“They know that when a child talks to them, they need to deal with the situation like an adult would and they are instructed not to initiate conversation with the child,” said executive director Junji Ouchi.
Ouchi said the original idea behind the show had been to “document the ‘errand tradition’ before it gradually disappears.”
“Family situations have changed drastically over the 30-plus years since we started this, yet in Japan, the tradition of sending children on errands remains,” he said. “We didn’t feel like we were making a show for television. It was more of a documentary. (We tried) to find families who would allow us to record their stories.”
The children, of course, are not always successful in their missions and there are many challenges. Groceries get lost or forgotten and distractions along the way are plenty. But there are no disasters — something that has added to the skepticism of some critics who question whether it is stage-managed.
But Japanese parents have defended the show’s portrayal — while noting it might not reflect life in all parts of the country.
“What you see on the show may seem entertaining but it definitely isn’t staged,” said Emi Sakashita, a working mother from Tokyo now living in Singapore, who said toddlers were much more likely to be allowed to roam free in quieter suburbs and countryside towns. “Traffic and other risks are much higher in places like Tokyo or Osaka,” she said. “Parents (in those cities) will usually wait until their kids are much older before allowing them to go out and do things on their own without any supervision.”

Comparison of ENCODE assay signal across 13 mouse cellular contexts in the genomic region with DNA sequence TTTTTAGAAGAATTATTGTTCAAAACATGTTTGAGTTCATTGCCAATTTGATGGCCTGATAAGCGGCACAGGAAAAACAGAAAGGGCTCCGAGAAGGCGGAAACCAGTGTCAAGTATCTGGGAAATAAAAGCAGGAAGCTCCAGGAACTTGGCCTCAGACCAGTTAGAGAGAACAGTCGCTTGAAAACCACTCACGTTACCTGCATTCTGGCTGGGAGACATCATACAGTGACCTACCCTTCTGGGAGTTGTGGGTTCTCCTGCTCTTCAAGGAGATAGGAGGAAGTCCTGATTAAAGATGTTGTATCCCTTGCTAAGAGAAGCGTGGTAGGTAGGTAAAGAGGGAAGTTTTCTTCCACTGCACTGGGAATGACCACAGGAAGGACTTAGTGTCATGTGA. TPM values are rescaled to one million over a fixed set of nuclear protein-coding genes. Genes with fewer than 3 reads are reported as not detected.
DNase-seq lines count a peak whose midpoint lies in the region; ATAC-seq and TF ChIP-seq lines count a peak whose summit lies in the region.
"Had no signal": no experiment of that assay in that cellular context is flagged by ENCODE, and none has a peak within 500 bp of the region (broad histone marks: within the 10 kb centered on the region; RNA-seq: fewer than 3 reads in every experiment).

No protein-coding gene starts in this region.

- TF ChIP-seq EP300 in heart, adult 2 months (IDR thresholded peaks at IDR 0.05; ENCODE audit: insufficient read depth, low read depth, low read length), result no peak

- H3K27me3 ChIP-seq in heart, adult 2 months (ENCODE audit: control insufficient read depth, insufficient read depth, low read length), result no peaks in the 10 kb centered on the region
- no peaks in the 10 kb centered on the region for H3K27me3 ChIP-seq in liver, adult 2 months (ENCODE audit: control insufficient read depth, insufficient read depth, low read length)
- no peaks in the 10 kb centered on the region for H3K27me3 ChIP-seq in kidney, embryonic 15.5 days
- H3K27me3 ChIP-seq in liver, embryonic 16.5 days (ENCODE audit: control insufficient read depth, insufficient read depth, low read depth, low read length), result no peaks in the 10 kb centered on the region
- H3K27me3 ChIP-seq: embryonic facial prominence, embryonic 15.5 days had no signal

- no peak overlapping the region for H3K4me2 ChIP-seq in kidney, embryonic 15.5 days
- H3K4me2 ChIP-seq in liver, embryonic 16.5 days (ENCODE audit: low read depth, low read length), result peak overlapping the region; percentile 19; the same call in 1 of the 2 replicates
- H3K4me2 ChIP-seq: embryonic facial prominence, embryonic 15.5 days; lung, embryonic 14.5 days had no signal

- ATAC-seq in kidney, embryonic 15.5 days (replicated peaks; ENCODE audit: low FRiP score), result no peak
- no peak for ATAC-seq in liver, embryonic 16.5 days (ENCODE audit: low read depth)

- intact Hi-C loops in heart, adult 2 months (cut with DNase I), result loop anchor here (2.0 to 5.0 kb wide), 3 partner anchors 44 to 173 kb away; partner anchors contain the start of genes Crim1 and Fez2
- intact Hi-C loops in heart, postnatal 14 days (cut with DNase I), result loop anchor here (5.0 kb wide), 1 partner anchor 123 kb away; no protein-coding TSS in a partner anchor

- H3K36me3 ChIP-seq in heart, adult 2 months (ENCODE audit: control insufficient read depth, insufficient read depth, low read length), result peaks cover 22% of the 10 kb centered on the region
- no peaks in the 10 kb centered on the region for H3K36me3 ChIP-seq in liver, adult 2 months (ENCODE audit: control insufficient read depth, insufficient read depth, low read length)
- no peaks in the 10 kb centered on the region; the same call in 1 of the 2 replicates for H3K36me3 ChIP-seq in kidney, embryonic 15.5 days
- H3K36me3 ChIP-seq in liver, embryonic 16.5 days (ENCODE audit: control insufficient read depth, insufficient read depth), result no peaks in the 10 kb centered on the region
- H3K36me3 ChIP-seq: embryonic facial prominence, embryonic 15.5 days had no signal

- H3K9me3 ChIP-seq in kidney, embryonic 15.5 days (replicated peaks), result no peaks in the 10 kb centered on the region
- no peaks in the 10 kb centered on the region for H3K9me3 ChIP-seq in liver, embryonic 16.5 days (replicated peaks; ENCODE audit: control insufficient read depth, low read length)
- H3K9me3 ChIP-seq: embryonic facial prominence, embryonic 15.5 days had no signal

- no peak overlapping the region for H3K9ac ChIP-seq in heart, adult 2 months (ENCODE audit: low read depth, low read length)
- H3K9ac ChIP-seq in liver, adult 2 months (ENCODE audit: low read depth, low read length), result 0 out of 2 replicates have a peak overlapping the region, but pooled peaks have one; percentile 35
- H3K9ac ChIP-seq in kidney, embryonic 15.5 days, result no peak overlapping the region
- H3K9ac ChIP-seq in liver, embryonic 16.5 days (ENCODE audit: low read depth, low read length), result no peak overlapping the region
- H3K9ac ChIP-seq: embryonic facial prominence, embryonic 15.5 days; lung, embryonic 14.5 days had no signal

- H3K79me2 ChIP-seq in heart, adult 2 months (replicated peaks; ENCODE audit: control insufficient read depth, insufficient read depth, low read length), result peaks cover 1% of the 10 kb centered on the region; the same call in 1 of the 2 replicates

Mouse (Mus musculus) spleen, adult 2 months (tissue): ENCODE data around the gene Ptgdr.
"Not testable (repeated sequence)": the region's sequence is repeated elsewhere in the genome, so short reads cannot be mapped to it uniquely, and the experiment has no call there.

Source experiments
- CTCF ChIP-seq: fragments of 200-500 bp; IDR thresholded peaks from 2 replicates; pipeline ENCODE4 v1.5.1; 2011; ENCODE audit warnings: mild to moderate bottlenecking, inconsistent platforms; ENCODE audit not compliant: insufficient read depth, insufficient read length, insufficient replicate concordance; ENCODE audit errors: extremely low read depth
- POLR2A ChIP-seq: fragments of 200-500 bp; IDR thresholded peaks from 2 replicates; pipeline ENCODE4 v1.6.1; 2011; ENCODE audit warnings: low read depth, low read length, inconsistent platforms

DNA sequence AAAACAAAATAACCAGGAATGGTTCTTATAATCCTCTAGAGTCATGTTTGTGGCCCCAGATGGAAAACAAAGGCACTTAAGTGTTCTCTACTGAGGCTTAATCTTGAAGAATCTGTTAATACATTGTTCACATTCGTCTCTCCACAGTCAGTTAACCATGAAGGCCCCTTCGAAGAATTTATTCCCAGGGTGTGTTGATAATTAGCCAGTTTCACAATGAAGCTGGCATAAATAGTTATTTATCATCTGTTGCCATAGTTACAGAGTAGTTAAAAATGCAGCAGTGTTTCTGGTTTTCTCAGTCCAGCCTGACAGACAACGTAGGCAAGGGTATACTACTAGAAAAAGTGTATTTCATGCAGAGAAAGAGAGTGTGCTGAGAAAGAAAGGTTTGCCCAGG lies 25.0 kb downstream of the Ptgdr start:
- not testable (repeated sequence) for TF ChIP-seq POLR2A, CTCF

Others point out that it is common to see Japanese children going to school on their own and that Japan’s low crime rate, excellent urban planning and modern infrastructure means it is relatively safe for them to do so. Neighborhoods are designed with young children in mind; speed limits are low and drivers give way to pedestrians.
Sakashita, 43, who can still recall her own coming-of-age experience navigating streets and public transport, said the practice was important to “instil independence and confidence in children.”
“But Japanese parents really do cry when we see our kids going out and doing things on their own for the first time,” she said.
“We really like to see them try little by little and want to rely on them when they’re older to help us out. Many of us also have little choice. We work hard and often for long hours and don’t always have parents or live-in help so it’s important that our kids become independent.”
Her son Kanta has been venturing out on his own since he was three to buy fruits, drinks and snacks. He is now 8 and takes the bus to school by himself. “He was really brave but didn’t enjoy (the independence) at first. He found it scary,” Sakashita said.
His sister Kokoro, 5, walks to kindergarten on her own.
Both siblings have taken inspiration from “Old Enough!”. “They are very impressed when they see kids on the show running errands and finishing chores,” Sakashita said.
“They even compare their ages with children on the show and say they do what they do too.”